SANTOKH S. BADESHA, SUDARSHAN S. BAINS, BHOOPINDER S. MEHTA, HARBHAJAN S. PUREWAL, MAGHAR S. CHANA, RAJDEEP K. CHEEMA, AS MEMBERS OF BOARD OF TRUSTEES OF GURUDWARA OF ROCHESTER, AND GURUDWARA OF ROCHESTER, A CORPORATION ORGANIZED AND EXISTING UNDER RELIGIOUS CORPORATION LAW OF STATE OF NEW YORK, PLAINTIFFS–RESPONDENTS, v. PARMINDER S. SOCH, MANDEEP (MAKHAN) SINGH, AJAY SINGH, PUSHPINDER ANEJA, GURRINDER S. BEDI, IN HIS CAPACITY AS A MEMBER OF EXECUTIVE COMMITTEE GURUDWARA OF ROCHESTER, DAMAPAUL SONDHI AND SANDEEP S. GREWAL, IN THEIR CAPACITIES AS PURPORTED AUDITORS OF GURUDWARA OF ROCHESTER, DEFENDANTS–APPELLANTS.
MEMORANDUM AND ORDER
It is hereby ORDERED that the judgment so appealed from is unanimously affirmed without costs.
Memorandum: Plaintiffs commenced this action seeking, inter alia, judgment declaring that the Board of Trustees (Board) of plaintiff Gurudwara of Rochester (GOR) is a self-perpetuating board under article 9 of the Religious Corporations Law. Defendants, by their second counterclaim, sought judgment declaring, inter alia, that GOR is incorporated under article 10 of the Religious Corporations Law, and that the Board is not self-perpetuating and must be elected pursuant to the GOR constitution. When this case was previously before us on appeal, we affirmed an order denying plaintiffs' motion and defendants' cross motion for summary judgment (Badesha v. Soch, 104 AD3d 1268). Supreme Court thereafter conducted a nonjury trial and granted, inter alia, judgment in favor of plaintiffs for the relief sought in the complaint. We affirm.
It is undisputed that, although GOR was incorporated in 1983 under the Not–for–Profit Corporation Law, it was intended to be a religious corporation and operated as such. Thus, it “may be considered a ‘de facto’ religious corporation” (Temple–Ashram v. Satyanandji, 84 AD3d 1158, 1160). The Board, however, did not comply with the formalities for incorporation under article 9 of the Religious Corporations Law, nor did it meet the requirements for incorporation under article 10 of the statute.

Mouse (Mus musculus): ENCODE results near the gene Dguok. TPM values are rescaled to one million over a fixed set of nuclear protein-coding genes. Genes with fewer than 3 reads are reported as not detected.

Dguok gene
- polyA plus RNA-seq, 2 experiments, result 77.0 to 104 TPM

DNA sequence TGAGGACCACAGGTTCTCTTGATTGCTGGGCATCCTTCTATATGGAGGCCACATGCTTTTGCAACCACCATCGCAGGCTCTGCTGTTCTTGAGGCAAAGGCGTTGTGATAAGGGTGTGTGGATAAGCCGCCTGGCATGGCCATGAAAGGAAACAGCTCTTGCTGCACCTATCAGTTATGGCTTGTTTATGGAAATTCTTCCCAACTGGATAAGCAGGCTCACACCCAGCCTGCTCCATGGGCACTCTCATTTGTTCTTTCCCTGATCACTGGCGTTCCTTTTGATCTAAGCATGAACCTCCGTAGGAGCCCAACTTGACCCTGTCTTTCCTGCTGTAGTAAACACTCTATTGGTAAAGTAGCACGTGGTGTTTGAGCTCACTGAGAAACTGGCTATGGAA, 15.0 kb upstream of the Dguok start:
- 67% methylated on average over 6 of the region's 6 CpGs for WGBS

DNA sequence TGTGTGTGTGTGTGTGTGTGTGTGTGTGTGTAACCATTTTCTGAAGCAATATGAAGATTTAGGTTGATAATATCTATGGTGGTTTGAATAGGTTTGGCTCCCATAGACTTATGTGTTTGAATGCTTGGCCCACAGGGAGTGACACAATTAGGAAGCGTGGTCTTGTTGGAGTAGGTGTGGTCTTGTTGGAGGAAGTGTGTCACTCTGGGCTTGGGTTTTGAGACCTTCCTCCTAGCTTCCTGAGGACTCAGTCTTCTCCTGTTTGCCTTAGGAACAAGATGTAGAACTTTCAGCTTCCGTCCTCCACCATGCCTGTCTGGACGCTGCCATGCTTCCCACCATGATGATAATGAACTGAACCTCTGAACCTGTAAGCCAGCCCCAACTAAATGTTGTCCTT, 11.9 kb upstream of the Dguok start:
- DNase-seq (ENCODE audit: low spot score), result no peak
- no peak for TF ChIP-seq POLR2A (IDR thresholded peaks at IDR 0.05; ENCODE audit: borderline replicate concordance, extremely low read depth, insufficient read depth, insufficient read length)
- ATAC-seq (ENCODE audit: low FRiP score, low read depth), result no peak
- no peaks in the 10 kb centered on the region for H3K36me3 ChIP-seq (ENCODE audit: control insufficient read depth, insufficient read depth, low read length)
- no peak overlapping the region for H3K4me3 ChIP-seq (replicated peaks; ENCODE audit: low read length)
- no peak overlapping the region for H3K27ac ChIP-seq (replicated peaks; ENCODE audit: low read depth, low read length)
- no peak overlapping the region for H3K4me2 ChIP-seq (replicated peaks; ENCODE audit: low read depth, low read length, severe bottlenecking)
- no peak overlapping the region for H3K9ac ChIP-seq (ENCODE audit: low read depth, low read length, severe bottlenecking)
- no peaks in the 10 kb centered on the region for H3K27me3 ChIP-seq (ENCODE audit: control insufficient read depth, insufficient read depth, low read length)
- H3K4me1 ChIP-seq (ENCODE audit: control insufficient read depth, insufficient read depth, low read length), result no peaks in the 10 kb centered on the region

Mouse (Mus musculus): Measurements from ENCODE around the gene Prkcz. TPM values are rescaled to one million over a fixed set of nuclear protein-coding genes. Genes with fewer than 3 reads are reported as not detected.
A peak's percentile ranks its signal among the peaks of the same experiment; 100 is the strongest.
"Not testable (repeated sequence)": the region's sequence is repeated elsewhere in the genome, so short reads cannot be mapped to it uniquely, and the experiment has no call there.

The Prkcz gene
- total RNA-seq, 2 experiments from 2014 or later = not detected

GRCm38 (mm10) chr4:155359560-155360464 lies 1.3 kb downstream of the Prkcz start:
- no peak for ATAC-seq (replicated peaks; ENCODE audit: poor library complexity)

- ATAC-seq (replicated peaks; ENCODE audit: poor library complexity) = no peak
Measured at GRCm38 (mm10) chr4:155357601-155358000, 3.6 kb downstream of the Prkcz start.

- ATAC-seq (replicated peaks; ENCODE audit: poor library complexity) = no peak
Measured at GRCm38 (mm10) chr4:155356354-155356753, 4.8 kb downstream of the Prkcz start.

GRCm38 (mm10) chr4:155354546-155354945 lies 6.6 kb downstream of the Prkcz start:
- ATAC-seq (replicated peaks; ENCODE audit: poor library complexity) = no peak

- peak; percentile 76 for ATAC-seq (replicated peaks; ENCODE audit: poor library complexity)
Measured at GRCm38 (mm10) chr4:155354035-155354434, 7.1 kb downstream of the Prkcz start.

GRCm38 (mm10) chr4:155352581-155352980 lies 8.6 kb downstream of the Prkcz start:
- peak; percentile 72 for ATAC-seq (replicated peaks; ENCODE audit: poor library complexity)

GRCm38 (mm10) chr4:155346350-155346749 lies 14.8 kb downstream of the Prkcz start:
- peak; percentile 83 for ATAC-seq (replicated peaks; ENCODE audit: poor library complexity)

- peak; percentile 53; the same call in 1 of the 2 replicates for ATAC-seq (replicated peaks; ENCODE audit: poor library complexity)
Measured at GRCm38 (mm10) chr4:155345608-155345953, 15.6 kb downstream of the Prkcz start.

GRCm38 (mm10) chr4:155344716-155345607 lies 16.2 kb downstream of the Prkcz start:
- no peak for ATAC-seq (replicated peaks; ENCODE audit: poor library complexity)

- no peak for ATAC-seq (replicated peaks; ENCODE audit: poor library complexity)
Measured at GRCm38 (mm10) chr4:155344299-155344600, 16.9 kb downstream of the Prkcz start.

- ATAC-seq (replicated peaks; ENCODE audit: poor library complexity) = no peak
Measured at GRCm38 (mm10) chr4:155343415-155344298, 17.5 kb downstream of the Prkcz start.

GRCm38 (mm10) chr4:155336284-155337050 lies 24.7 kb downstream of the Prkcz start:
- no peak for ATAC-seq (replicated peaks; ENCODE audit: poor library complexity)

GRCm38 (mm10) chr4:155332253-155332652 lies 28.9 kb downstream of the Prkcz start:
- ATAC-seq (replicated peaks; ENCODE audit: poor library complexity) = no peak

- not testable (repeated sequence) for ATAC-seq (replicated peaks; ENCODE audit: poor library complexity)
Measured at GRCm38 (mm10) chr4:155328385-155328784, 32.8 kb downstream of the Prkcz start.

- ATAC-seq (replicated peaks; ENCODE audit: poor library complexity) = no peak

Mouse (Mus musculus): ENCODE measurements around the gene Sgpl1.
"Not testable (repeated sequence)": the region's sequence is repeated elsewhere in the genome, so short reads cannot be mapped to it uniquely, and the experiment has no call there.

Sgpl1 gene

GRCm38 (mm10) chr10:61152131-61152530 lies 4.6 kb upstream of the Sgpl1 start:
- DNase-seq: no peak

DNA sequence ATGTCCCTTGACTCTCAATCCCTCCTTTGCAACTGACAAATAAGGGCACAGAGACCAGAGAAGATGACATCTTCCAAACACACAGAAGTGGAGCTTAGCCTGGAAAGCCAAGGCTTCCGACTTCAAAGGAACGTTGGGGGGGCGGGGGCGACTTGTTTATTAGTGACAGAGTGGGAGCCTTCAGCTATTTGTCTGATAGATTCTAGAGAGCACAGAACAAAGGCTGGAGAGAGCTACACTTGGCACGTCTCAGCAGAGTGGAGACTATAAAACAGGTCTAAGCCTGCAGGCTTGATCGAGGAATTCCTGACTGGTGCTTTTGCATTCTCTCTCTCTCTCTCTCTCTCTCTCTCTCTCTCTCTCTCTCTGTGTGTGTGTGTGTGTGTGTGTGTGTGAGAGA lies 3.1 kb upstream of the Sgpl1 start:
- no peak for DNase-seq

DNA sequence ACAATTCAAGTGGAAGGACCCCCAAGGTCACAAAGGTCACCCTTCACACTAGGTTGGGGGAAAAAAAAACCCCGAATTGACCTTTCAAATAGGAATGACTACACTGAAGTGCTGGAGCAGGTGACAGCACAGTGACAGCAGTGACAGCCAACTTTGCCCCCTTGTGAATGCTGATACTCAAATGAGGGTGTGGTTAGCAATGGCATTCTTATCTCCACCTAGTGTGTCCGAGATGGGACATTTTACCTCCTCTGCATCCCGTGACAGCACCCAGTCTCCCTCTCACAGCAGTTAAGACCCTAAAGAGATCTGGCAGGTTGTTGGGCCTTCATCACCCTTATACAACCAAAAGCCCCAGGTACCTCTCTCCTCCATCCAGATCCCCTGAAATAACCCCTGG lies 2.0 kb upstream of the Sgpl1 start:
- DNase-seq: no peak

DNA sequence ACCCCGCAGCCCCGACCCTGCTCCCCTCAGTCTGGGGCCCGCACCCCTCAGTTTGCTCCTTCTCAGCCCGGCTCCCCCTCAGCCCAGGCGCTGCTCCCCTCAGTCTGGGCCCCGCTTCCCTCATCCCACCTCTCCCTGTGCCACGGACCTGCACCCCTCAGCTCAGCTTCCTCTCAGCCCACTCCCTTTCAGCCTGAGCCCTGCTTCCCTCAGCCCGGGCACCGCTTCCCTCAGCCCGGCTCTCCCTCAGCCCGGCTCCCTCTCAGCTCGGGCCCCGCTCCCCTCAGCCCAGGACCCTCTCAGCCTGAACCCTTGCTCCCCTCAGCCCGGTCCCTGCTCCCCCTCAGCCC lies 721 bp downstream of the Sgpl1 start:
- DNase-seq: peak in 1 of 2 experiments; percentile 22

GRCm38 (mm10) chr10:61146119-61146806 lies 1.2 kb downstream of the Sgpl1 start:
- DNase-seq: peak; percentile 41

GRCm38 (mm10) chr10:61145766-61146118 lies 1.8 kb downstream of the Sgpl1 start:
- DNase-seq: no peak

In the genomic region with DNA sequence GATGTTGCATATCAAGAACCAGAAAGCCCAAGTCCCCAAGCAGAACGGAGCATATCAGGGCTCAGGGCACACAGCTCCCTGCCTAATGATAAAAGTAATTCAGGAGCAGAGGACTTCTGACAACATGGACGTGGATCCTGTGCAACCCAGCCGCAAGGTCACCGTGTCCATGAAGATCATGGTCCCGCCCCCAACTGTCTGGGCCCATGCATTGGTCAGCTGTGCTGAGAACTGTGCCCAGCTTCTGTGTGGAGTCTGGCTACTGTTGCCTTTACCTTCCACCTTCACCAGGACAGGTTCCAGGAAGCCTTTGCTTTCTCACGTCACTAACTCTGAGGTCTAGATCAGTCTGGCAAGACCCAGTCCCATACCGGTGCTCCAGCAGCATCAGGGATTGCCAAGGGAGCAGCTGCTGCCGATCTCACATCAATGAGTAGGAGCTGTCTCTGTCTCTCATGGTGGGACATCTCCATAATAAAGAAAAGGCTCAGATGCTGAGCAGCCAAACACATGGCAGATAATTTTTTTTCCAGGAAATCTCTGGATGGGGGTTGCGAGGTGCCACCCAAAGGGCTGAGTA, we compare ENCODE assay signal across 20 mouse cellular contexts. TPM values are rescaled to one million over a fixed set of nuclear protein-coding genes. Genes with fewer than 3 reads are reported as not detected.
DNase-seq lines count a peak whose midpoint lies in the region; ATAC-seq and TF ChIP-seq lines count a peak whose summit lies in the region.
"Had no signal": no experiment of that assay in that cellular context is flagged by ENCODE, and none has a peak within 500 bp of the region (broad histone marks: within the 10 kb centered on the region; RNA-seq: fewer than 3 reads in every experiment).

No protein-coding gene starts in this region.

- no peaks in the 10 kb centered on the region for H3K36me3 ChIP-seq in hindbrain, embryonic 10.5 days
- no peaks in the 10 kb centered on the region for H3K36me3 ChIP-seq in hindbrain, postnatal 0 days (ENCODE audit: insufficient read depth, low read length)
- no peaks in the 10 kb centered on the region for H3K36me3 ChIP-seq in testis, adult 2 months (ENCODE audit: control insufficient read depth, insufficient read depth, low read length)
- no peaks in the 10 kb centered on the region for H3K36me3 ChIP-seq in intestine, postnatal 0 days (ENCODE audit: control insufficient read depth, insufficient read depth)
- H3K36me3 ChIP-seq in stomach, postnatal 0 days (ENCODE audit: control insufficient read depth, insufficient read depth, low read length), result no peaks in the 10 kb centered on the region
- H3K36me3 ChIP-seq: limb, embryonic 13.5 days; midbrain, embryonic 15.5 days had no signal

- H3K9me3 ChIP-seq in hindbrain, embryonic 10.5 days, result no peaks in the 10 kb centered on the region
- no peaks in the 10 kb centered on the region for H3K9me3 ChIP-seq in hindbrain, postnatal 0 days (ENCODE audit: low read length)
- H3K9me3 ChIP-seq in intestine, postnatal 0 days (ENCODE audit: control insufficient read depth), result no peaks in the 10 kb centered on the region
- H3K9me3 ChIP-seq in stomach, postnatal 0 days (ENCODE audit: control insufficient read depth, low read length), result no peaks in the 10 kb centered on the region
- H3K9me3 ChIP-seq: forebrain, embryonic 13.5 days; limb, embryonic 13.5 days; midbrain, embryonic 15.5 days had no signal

The focus of the parties' dispute at trial was whether GOR was intended to, and did in fact, operate with a self-perpetuating board pursuant to article 9 or an elected board pursuant to article 10. Contrary to defendants' contention, the record supports the court's conclusion that the type of governance intended and effectuated by the founders of GOR was a self-perpetuating board and, thus, GOR operated as a de facto religious corporation under article 9 of the Religious Corporations Law (see generally Matter of Venigalla v Nori, 11 NY3d 55, 62, rearg. denied 11 NY3d 774). Although GOR had a constitution that contemplated elections and democratic governance, the weight of the evidence supports the court's conclusion that the Board did not adhere to the requirements of the constitution in practice (see id.).
We reject defendants' further contention that they are entitled to a new trial based upon the court's allegedly erroneous evidentiary rulings. The court properly excluded testimony proffered by defendants concerning the tenets and principles of the Sikh religion, inasmuch as it was required to resolve the parties' dispute without inquiring into Sikh religious doctrine (see Matter of Congregation Yetev Lev D'Satmar, Inc. v Kahana, 9 NY3d 282, 286–287). Testimony concerning an unrelated Sikh gurudwara was also properly excluded as having no relevance to the issue whether GOR is a religious corporation under article 9 or article 10 of the Religious Corporations Law (see generally Morris v. Patane, 39 AD3d 1054, 1055).
Frances E. Cafarell
Clerk of the Court